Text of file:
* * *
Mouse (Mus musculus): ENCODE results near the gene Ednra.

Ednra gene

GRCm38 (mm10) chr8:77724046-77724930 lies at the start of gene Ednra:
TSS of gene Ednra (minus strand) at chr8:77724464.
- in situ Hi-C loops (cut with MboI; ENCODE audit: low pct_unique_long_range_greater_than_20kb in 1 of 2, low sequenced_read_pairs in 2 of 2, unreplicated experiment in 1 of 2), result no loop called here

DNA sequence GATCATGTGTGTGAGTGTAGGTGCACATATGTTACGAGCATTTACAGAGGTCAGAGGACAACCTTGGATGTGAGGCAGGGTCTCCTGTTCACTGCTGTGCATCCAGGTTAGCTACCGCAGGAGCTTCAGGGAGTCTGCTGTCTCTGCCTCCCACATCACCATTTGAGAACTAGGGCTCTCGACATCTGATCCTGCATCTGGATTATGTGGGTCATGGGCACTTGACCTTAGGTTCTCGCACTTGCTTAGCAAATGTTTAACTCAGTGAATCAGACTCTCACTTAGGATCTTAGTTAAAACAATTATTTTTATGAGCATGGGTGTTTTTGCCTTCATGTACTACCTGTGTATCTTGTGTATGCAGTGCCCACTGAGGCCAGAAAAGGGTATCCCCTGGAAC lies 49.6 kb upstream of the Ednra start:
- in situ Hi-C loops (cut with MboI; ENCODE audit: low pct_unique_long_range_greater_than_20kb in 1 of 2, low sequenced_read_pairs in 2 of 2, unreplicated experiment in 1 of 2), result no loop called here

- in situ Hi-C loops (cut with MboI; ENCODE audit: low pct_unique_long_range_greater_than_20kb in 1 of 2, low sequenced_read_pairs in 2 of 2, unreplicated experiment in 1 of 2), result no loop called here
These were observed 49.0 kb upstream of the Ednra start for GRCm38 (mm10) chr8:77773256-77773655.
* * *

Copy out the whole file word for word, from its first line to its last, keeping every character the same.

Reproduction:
Mouse (Mus musculus): ENCODE results near the gene Ednra.

Ednra gene

GRCm38 (mm10) chr8:77724046-77724930 lies at the start of gene Ednra:
TSS of gene Ednra (minus strand) at chr8:77724464.
- in situ Hi-C loops (cut with MboI; ENCODE audit: low pct_unique_long_range_greater_than_20kb in 1 of 2, low sequenced_read_pairs in 2 of 2, unreplicated experiment in 1 of 2), result no loop called here

DNA sequence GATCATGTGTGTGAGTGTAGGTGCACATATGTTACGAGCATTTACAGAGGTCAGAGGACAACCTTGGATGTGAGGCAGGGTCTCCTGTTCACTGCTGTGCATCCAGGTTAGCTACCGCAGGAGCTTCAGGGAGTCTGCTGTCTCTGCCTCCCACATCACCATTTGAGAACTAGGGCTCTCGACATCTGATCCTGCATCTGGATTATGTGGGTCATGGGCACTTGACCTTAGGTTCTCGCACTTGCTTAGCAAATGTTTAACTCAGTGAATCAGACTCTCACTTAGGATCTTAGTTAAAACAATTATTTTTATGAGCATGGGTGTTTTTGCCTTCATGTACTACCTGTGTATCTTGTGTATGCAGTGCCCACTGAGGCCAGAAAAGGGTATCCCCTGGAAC lies 49.6 kb upstream of the Ednra start:
- in situ Hi-C loops (cut with MboI; ENCODE audit: low pct_unique_long_range_greater_than_20kb in 1 of 2, low sequenced_read_pairs in 2 of 2, unreplicated experiment in 1 of 2), result no loop called here

- in situ Hi-C loops (cut with MboI; ENCODE audit: low pct_unique_long_range_greater_than_20kb in 1 of 2, low sequenced_read_pairs in 2 of 2, unreplicated experiment in 1 of 2), result no loop called here
These were observed 49.0 kb upstream of the Ednra start for GRCm38 (mm10) chr8:77773256-77773655.